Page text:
This large canvas is called After Igor Svyatoslavitch’s fighting with the Polovtsy ("После побоища Игоря Святославовича с половцами"), or simply After the Battle.
It is the 1880 work of Viktor Vasnetsov, the Russian painter who produced a number of historical and folklore paintings. They became popular in Imperial Russia and, with their patriotic message, stayed so during the Soviet period. After the Battle is exhibited in Tretyakov Gallery in Moscow and scores of school excursions have been filing past it for decades (as well as ordinary visitors).
After the Battle draws on the imagery of the Tale of Igor’s Campaign, the medieval Russian poem (late 12th Century), about the 1185 raid of Prince Igor against the Polovtsy (Cuman), the nomadic raiders of the steppes in the Don region. He was defeated and taken prisoner. Alexander Borodin based the opera Prince Igor (1890) on the Tale of Igor’s Campaign. The famous Polovetsian Dances (link to wiki) is from that opera.
In books, visual references are often lost simply because an image instantly recognisable in one generation, or in one culture, is completely lost in the general consciousness of the next generation, or another culture. A popular picture, a poster, an ad, or a cinema episode may go out of circulation.
This is especially true of translated books. Different cultures have different sets of cultural references. And that includes images.
It is seventy years since the great battle of Stalingrad (July 1942-February 1943), when the nazi army was crushed between the rivers Don and Volga deep in the steppes of Russia.
Vassily Grossman’s epic novel Life and Fate (1959) has Stalingrad as its background. In the following passage, the Red Army is amassing troops and armour to the North and South of the besieged city to go on the counter-offensive and encircle a vast German army. As preparations are under way, officers and soldiers have a few pensive moments, when they link their war to wars of the past. And Vasnetsov’s painting, that is in all Russian history textbooks, on postcards and posters, and in reproductions hang in public places, springs up.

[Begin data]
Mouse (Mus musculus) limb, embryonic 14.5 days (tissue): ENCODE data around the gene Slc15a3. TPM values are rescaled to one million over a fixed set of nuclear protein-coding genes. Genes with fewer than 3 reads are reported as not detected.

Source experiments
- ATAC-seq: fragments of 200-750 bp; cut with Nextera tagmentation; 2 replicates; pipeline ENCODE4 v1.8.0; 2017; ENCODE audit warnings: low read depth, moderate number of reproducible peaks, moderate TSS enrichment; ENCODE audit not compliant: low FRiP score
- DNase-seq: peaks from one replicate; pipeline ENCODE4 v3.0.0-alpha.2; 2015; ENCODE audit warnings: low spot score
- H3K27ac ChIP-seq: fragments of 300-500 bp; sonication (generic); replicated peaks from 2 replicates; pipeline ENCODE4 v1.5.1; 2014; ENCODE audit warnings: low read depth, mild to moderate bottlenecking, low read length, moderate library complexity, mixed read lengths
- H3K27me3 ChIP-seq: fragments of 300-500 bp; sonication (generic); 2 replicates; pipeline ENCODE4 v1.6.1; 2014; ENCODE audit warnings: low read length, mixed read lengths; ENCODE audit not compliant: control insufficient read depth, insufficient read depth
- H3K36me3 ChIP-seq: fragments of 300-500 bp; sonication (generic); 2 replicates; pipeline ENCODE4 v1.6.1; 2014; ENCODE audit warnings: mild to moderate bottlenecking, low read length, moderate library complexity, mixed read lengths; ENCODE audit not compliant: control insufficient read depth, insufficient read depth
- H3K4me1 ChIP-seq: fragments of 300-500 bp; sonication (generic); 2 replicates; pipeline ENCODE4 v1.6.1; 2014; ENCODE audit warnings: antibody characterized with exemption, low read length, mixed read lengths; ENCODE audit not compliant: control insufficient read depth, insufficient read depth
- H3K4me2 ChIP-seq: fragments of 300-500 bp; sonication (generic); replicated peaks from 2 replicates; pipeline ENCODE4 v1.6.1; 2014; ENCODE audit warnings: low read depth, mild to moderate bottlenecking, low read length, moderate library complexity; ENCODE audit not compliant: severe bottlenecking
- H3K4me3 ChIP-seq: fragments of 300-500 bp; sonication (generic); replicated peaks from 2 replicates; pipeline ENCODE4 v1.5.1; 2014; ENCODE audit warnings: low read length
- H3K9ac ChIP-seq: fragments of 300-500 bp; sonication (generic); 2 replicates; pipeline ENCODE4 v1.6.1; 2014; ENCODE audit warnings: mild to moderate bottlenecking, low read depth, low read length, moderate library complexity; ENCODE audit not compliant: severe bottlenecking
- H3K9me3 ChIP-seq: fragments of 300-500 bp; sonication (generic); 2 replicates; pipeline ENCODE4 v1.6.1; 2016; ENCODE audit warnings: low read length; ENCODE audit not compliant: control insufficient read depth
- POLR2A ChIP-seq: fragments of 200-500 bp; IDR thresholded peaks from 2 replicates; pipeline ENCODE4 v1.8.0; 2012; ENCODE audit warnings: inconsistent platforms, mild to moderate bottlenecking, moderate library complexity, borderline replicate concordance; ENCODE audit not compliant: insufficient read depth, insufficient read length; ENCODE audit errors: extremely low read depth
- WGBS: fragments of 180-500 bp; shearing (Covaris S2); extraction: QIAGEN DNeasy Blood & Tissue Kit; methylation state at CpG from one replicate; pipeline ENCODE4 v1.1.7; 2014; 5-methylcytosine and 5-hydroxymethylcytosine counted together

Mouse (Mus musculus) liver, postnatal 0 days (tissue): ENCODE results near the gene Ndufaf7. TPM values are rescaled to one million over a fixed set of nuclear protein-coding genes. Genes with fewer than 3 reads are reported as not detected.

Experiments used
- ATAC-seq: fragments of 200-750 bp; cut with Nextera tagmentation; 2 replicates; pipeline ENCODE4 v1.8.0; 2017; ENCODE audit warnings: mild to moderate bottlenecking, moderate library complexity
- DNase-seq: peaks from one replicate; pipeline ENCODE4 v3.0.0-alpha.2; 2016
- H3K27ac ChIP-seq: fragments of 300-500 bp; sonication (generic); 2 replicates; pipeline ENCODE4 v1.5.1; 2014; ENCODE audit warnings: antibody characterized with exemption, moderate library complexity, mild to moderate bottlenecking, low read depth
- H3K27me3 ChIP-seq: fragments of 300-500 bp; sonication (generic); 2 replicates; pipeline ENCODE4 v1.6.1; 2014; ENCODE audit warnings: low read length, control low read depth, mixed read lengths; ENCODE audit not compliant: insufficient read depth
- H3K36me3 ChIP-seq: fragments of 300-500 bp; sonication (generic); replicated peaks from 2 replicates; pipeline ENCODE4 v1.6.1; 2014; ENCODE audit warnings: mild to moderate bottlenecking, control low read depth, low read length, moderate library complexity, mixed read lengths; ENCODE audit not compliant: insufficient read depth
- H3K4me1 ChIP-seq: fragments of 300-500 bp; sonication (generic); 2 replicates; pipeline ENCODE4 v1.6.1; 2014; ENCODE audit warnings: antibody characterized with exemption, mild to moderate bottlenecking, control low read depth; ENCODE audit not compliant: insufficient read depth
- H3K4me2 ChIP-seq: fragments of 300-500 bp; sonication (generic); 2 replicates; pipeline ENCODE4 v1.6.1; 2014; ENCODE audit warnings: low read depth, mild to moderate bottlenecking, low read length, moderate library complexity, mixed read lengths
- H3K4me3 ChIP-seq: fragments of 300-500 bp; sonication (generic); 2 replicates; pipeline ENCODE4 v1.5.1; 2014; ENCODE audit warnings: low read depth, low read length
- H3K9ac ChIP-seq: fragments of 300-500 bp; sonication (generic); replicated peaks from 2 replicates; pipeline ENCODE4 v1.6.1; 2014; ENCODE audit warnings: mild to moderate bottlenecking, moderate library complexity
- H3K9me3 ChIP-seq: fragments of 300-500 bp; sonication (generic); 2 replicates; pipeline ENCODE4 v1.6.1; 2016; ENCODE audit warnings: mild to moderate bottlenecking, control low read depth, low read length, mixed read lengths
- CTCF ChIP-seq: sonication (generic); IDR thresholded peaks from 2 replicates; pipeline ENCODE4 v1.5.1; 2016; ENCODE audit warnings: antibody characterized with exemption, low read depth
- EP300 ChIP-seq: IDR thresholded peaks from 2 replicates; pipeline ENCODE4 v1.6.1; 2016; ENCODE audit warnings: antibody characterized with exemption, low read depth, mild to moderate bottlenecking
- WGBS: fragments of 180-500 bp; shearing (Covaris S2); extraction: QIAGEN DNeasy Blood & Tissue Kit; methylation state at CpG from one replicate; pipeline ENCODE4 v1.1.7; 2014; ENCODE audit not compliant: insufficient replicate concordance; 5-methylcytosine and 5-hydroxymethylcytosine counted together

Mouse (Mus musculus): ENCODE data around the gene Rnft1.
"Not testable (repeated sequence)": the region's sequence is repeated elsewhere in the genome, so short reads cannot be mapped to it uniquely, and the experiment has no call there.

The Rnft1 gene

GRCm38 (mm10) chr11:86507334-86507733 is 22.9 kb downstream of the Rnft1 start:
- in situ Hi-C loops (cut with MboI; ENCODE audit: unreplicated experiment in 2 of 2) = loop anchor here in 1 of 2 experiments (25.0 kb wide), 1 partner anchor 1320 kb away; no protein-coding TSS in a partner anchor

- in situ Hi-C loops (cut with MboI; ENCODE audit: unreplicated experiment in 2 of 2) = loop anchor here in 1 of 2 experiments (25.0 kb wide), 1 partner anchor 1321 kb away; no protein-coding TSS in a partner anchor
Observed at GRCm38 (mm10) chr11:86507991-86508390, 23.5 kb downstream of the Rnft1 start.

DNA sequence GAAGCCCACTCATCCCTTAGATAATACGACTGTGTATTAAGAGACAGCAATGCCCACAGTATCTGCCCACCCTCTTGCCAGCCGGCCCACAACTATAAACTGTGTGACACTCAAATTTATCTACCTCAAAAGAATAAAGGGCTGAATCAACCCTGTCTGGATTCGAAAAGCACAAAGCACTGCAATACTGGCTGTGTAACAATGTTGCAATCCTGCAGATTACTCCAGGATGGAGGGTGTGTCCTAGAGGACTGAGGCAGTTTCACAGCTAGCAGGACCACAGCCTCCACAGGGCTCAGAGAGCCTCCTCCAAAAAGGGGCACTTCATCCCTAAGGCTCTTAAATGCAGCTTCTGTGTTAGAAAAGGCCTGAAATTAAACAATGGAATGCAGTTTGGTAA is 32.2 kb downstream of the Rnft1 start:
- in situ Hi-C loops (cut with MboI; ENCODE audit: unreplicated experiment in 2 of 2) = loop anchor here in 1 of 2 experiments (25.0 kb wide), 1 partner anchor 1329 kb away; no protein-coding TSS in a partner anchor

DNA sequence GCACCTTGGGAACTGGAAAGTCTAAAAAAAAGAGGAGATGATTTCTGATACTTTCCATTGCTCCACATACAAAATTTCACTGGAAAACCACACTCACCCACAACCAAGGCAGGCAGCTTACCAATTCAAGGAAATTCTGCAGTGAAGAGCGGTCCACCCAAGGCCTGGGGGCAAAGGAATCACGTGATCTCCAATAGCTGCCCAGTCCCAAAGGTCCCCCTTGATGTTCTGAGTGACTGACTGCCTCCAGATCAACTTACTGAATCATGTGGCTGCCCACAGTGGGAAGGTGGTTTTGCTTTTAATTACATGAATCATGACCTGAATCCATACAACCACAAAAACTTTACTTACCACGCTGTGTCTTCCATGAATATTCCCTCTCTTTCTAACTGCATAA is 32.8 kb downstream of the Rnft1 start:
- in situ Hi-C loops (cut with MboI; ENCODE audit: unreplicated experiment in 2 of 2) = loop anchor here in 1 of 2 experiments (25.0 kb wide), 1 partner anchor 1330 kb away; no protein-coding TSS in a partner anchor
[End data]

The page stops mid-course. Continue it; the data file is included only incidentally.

This extract is from Part Two, Chapter 58 of Life and Fate, English translation by Robert Chandler:
The camels passed by, leaving a smell of hay in the frosty air. The same huge moon — more black than red — had shone over the deserted fields where Prince Igor was to give battle. The same moon had shone when the Persian hosts marched into Greece, when the Roman legions invaded the German forests, when the battalions of the first consul had watched night fall over the pyramids...
Darensky, his head sunk into his shoulders, was sitting on a box of shells and listening to two soldiers who lay stretched out under their greatcoats beside the guns. ... The soldiers puffed blissfull at the cigarettes they had rolled, letting out clouds of smoke.
'Just look at the night! You know, I once saw a picture like this when I was at school: a full moon over a field and dead warriors lying on the ground.'
'That doesn't sound much like us,' said the other with a laugh. 'We're not warriors. We're more like sparrows.'
See Russian text below the video. After the Battle and other images by Viktor Vasnetsov can be found on Wikipedia.
Here, Valery Gergiev conducts the Polovtsian Dances suite. The drum beat sequence begins at 3:25 minutes into the video.
Отрывки из романа "Жизнь и судьба", Часть вторая, глава 59:
Верблюды прошли, в морозном воздухе встал деревенский запах сена. Вот такая же, больше черная, чем красная, выплывала огромная луна над пустынным полем, где сражалась дружина Игоря. Вот такая же луна стояла в небе, когда полчища персов шли на Грецию, римские легионы вторгались в германские леса, когда батальоны первого консула встречали ночь у пирамид.
Даренский, нахохлившись, сидел на снарядном ящике на огневых позициях артиллерийской батареи и слушал разговор двух крансоармейцев, лежавших под шинелями у орудий. [...] Красноармейцы блаженно дымилси самокрутками, выпускали клубы теплого дыма.
— А погляди, ночь-то какая, знаешь, я еще в школе учился, картину такую видел: стоит луна над полем, и кругом лежат побитые богатыри.
— Что ж тут похожего, рассмеялся второй, — то богатыри, а мы что, воробьиного рода, наше дело телячье.